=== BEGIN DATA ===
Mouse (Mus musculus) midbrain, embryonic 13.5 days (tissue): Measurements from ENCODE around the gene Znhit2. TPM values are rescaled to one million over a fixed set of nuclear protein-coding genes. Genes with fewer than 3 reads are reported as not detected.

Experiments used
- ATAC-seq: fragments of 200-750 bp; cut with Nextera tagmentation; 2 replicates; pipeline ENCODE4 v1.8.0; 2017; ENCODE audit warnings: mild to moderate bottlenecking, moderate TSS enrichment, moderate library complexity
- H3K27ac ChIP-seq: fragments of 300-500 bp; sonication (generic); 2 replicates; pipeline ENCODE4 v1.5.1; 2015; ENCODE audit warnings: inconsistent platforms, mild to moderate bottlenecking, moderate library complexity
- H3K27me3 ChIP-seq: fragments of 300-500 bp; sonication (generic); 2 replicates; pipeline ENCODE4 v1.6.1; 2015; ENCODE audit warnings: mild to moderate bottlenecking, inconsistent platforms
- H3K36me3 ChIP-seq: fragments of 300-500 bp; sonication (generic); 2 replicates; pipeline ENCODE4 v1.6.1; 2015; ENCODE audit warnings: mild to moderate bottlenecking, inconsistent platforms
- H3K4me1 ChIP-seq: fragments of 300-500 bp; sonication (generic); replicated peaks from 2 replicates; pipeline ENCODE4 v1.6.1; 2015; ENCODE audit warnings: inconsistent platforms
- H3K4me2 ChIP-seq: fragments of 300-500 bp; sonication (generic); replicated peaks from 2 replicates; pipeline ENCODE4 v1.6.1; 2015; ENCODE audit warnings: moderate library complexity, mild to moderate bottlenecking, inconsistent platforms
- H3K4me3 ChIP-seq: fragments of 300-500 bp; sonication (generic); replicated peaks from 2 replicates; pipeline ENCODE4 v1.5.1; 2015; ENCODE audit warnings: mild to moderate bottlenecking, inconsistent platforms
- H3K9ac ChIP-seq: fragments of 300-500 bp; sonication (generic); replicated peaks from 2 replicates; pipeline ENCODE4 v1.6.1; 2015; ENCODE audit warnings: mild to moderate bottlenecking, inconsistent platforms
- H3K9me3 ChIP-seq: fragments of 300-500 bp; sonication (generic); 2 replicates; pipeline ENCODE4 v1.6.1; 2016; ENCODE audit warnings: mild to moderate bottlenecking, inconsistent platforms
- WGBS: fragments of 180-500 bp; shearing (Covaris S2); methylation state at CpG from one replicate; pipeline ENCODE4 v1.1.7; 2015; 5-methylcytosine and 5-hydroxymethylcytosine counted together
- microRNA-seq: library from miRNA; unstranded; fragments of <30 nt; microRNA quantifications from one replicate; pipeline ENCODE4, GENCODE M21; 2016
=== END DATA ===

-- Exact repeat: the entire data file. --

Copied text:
Mouse (Mus musculus) midbrain, embryonic 13.5 days (tissue): Measurements from ENCODE around the gene Znhit2. TPM values are rescaled to one million over a fixed set of nuclear protein-coding genes. Genes with fewer than 3 reads are reported as not detected.

Experiments used
- ATAC-seq: fragments of 200-750 bp; cut with Nextera tagmentation; 2 replicates; pipeline ENCODE4 v1.8.0; 2017; ENCODE audit warnings: mild to moderate bottlenecking, moderate TSS enrichment, moderate library complexity
- H3K27ac ChIP-seq: fragments of 300-500 bp; sonication (generic); 2 replicates; pipeline ENCODE4 v1.5.1; 2015; ENCODE audit warnings: inconsistent platforms, mild to moderate bottlenecking, moderate library complexity
- H3K27me3 ChIP-seq: fragments of 300-500 bp; sonication (generic); 2 replicates; pipeline ENCODE4 v1.6.1; 2015; ENCODE audit warnings: mild to moderate bottlenecking, inconsistent platforms
- H3K36me3 ChIP-seq: fragments of 300-500 bp; sonication (generic); 2 replicates; pipeline ENCODE4 v1.6.1; 2015; ENCODE audit warnings: mild to moderate bottlenecking, inconsistent platforms
- H3K4me1 ChIP-seq: fragments of 300-500 bp; sonication (generic); replicated peaks from 2 replicates; pipeline ENCODE4 v1.6.1; 2015; ENCODE audit warnings: inconsistent platforms
- H3K4me2 ChIP-seq: fragments of 300-500 bp; sonication (generic); replicated peaks from 2 replicates; pipeline ENCODE4 v1.6.1; 2015; ENCODE audit warnings: moderate library complexity, mild to moderate bottlenecking, inconsistent platforms
- H3K4me3 ChIP-seq: fragments of 300-500 bp; sonication (generic); replicated peaks from 2 replicates; pipeline ENCODE4 v1.5.1; 2015; ENCODE audit warnings: mild to moderate bottlenecking, inconsistent platforms
- H3K9ac ChIP-seq: fragments of 300-500 bp; sonication (generic); replicated peaks from 2 replicates; pipeline ENCODE4 v1.6.1; 2015; ENCODE audit warnings: mild to moderate bottlenecking, inconsistent platforms
- H3K9me3 ChIP-seq: fragments of 300-500 bp; sonication (generic); 2 replicates; pipeline ENCODE4 v1.6.1; 2016; ENCODE audit warnings: mild to moderate bottlenecking, inconsistent platforms
- WGBS: fragments of 180-500 bp; shearing (Covaris S2); methylation state at CpG from one replicate; pipeline ENCODE4 v1.1.7; 2015; 5-methylcytosine and 5-hydroxymethylcytosine counted together
- microRNA-seq: library from miRNA; unstranded; fragments of <30 nt; microRNA quantifications from one replicate; pipeline ENCODE4, GENCODE M21; 2016